According to Augustine, one arrives at the number 40 first by considering that the creature (which can be represented by the number 7 due to the seven days of creation) seeks to be united to the Creator (which can be represented by 3 for the Persons of the Trinity).  The unity of 3 and 7 is 10.  This unity between creature and Creator should be universal, which can be represented by the number 4 as the four winds, the four elements (see below), and the four succeeding seasons of the year indicate the whole world.  10 spread 4 times over gives 40 (10*4=40).  The Saint notes that this season of 40 days occurs before the 50 days of Easter, which itself represents the future life of beatitude.  Therefore, the labors of the 40 days of Lent represent the entirety of the labors of this life, which, God willing, will give place to the period of eternal rest, symbolized by the 50 days of Easter.

This understanding of Augustine also explains why Our Lord remained with His Apostles for 40 days after His Resurrection.  Before His Ascension, Our Lord told His Apostles, “And behold I am with you all days, even to the consummation of the world” (Mat 28:20).  As 40 represents this life, the 40 days between His Resurrection and Ascension symbolize His presence with the Church until the end of time.  One should not be disturbed by the days after Easter having multiple symbolic meanings.  It is perfectly acceptable for passages of Scripture, and thus also the Church’s Liturgy, to have several non-contradictory meanings.

It is worth noting that in another place, namely in his Harmony of the Gospels (II, 4, 9), St. Augustine explains that 10 is found by summing what mathematics would call today the first four positive whole numbers (1+2+3+4=10) (this means that 10 is a triangular number, just like 153, the number of Aves in a full Rosary).  And, of course, 4 times 10 is 40.  From here, one can then inquire into the meaning of 10 and 4, which will provide results similar to those presented above.  St. Augustine also explains that just as St. Matthew’s genealogy (1:1-16) has Our Lord descending to us by the number 40 (40 men, not including Our Lord, are listed), so do the Faithful rise to Our Lord by the number 40 (40 days of fasting).2

St. Thomas Aquinas, in his Commentary on St. Matthew (n. 313), echoes one of the reasons given by St. Gregory as to why the fast should last 40 days.

And one should know that this number is prefigured in the Old Testament in Moses and Elias (Exod 24:18: 1 [3] Kgs 19:8).  And a mystery is hidden in this, because such a number arises from ten multiplied by four.  The ten signifies the law, because the whole law is contained in ten precepts.  The four signifies the composition of the body, because the body is composed out of four elements.  Since therefore we transgress the divine law at the suggestion of the body, it is just that we afflict our body for forty days.

St. Thomas Aquinas with Aristotle and Plato from Benozzo Gozzoli’s Triumph of St. Thomas Aquinas (source)

According to the medievals, the human body was composed out of the four elements – earth, water, air, and fire.  Even though this is incorrect, perhaps this passage of St. Thomas can be interpreted in the context of modern science.  To begin with, these four elements can be seen as corresponding to the four primary states of matter – solid, liquid, gas, and plasma – by which material creation is primarily composed.  Matter in each of these states can also be involved in sin.  For example, sinning against one’s neighbor would involve the solids, liquids, and gases which composed the neighbor (and the self).  Idolatry involving stars would involve matter in the state of plasma.  St. Thomas’s explanation can be re-expressed, then, as follows:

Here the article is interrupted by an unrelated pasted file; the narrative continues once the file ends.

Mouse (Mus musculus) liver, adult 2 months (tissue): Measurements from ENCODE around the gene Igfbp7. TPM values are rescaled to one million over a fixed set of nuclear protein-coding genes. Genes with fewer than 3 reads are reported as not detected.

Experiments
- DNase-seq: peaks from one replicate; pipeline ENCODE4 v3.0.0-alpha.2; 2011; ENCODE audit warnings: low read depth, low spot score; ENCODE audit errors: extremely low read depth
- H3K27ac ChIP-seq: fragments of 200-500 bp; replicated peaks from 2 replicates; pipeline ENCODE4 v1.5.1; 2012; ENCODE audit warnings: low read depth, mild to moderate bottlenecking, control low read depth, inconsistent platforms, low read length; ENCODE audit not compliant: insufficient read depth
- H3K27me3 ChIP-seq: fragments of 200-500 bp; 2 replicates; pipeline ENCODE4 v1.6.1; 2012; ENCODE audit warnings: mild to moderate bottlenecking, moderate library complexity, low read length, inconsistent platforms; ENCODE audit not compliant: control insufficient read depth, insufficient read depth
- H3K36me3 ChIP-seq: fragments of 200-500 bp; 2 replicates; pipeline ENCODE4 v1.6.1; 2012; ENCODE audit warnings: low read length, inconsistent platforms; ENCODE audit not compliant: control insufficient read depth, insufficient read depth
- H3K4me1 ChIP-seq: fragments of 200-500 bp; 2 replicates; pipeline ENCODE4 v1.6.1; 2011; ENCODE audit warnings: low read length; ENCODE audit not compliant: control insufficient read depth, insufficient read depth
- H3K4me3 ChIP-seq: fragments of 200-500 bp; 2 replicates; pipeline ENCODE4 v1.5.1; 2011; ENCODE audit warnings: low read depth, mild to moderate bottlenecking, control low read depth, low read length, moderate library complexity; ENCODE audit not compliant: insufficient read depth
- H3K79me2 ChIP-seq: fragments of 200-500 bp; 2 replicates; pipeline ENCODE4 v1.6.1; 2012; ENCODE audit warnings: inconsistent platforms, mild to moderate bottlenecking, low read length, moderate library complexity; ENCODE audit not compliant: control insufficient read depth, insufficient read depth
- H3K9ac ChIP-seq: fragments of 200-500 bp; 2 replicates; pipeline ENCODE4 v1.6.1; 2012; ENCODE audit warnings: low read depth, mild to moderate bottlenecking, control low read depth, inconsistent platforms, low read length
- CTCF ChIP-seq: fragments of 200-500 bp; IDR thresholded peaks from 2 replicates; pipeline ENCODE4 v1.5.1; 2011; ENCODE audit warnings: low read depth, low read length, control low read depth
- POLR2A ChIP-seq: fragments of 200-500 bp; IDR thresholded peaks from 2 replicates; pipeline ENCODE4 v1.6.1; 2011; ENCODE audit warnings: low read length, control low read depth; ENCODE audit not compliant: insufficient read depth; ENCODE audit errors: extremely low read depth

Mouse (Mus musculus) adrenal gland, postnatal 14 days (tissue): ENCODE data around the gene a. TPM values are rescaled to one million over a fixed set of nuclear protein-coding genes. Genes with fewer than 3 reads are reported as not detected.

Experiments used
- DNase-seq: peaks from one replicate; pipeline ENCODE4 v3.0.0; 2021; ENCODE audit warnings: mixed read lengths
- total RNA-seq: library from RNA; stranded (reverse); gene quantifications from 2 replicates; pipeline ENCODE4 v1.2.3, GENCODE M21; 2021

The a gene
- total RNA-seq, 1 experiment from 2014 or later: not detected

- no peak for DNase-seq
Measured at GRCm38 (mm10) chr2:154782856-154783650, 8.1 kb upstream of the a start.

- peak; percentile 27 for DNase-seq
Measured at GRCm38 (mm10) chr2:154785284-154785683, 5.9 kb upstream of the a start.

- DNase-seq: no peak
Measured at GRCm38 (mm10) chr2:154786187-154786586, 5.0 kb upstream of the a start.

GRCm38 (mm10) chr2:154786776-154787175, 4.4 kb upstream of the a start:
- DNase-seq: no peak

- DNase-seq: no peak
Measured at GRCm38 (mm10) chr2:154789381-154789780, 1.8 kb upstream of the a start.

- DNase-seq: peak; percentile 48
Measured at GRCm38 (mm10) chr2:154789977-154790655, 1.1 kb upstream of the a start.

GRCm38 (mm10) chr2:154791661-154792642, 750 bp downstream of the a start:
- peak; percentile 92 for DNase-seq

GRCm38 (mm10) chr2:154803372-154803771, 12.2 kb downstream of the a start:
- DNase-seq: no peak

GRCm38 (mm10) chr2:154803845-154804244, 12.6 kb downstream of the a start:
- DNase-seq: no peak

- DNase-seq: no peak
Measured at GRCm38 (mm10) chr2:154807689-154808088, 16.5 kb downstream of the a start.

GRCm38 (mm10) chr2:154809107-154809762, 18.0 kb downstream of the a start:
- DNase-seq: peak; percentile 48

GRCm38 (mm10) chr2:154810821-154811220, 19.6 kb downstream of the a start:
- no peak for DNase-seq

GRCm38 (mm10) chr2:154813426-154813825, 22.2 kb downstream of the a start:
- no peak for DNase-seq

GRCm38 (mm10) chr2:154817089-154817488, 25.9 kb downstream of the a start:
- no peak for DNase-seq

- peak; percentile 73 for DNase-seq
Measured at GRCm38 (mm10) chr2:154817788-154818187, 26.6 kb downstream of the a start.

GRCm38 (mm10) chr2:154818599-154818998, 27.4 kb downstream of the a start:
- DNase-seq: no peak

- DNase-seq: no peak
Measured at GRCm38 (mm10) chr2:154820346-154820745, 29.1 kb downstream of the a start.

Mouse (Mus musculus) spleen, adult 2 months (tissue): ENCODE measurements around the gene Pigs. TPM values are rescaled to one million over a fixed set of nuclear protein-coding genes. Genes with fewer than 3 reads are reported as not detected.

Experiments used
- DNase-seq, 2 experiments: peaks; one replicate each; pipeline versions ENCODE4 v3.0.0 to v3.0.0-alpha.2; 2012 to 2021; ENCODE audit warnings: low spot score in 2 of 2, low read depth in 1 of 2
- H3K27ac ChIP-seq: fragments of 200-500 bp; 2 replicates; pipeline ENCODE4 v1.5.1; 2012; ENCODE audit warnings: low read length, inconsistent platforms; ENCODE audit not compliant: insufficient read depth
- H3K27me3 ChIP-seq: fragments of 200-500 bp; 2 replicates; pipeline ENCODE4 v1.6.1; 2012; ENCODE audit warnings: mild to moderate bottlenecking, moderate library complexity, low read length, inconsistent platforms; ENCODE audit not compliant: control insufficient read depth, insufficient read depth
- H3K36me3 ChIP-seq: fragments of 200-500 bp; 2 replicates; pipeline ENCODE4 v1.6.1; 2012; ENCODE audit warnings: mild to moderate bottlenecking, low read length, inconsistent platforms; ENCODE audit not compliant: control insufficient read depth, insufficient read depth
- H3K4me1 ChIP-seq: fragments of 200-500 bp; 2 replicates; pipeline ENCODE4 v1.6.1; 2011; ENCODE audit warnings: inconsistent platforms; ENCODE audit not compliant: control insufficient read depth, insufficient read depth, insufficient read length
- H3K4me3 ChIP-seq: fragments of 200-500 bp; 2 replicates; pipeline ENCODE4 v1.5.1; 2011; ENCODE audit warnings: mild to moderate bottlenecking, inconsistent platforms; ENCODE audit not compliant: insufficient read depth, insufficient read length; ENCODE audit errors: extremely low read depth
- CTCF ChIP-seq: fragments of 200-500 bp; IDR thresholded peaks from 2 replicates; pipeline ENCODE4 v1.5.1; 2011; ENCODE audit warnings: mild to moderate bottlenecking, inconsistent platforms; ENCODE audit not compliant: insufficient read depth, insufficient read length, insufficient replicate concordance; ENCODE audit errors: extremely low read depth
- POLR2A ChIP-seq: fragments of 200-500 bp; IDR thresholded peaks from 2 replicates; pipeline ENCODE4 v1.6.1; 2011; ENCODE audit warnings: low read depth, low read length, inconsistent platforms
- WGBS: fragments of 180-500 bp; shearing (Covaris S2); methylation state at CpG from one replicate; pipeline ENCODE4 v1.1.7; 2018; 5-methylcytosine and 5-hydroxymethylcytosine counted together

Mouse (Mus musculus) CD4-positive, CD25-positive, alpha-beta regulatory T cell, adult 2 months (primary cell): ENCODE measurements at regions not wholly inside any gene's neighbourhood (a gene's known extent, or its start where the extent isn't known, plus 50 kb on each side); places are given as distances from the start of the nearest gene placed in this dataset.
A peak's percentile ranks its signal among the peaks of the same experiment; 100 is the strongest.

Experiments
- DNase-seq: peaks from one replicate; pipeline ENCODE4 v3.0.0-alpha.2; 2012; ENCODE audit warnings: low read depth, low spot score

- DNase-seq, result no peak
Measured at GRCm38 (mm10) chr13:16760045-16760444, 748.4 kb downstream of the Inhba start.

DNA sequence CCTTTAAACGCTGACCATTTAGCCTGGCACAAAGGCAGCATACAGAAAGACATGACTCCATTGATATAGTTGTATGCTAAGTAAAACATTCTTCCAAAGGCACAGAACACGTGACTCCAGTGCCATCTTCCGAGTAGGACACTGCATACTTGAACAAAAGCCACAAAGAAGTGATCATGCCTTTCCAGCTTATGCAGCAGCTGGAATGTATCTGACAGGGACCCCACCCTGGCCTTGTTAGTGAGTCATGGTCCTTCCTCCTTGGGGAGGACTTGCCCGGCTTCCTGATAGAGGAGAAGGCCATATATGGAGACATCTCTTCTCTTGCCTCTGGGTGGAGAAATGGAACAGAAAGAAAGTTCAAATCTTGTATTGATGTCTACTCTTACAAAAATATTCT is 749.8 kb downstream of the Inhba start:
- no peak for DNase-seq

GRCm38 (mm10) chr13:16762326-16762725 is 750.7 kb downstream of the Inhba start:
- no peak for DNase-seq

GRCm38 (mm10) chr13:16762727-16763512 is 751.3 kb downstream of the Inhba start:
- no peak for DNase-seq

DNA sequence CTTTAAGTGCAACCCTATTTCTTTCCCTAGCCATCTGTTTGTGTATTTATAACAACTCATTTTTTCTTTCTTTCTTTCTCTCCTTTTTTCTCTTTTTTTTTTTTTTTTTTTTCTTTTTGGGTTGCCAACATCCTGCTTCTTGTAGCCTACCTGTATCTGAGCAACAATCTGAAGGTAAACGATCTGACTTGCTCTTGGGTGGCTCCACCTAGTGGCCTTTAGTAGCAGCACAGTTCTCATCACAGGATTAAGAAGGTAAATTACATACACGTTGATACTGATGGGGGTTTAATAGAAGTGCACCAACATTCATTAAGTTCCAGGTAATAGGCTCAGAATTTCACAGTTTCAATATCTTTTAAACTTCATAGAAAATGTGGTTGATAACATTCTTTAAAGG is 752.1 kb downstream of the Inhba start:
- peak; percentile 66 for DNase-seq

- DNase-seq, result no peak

The ten signifies the law, because the whole law is contained in ten precepts.  The four signifies material creation, because material creation is primarily composed out of matter in four states.  Since therefore we transgress the divine law by means of material creation, it is just that we afflict our body for forty days.

Even if some may find this reinterpretation of St. Thomas not overly convincing, this takeaway is still valid – Lent is, at its heart, a season of reparation for sin.

In answer to the question posed at the start, there are complimentary ways of understanding the significance of the fast of Lent being 40 days.  These understandings build on each other to reveal the depth of a season which has its own worth apart from its purpose as a preparation for the celebration of Easter.  Knowing this, may the Faithful enter into and keep this season with a renewed and deeper appreciation.

Fr. Wiliam Rock, FSSP was ordained in the fall of 2019 and is currently assigned to Regina Caeli Parish in Houston, TX.

In support of the causes of Blessed Maria Cristina, Queen, and Servant of God Francesco II, King 

  1. Hom. in Ev., 16, 5 (according to the Catena Aurea).
  2. See Durandus, Gulielmus. Rationale Divinorum Officiorum, VI, XXXII, 2.  The reference of Augustine is cited as De Consec. dist. 5. Jejunium.  Durandus also associates the 46 years the Second Temple was being renovated (Joh 2:20) to the 46 totals days of Lent (which traditionally would have all been days of abstinence, so Lent would have been 46 days of abstinence and 40 days of fasting).  Just as 46 years were used unknowingly to renovate and beautify the Temple for the coming of the Messiah, so should the Christian knowingly spend 46 days in abstinence and good work beautifying the soul with virtue in preparation for the celebration of Messiah’s Resurrection (VI, XXVIII, 3).

February 18, 2024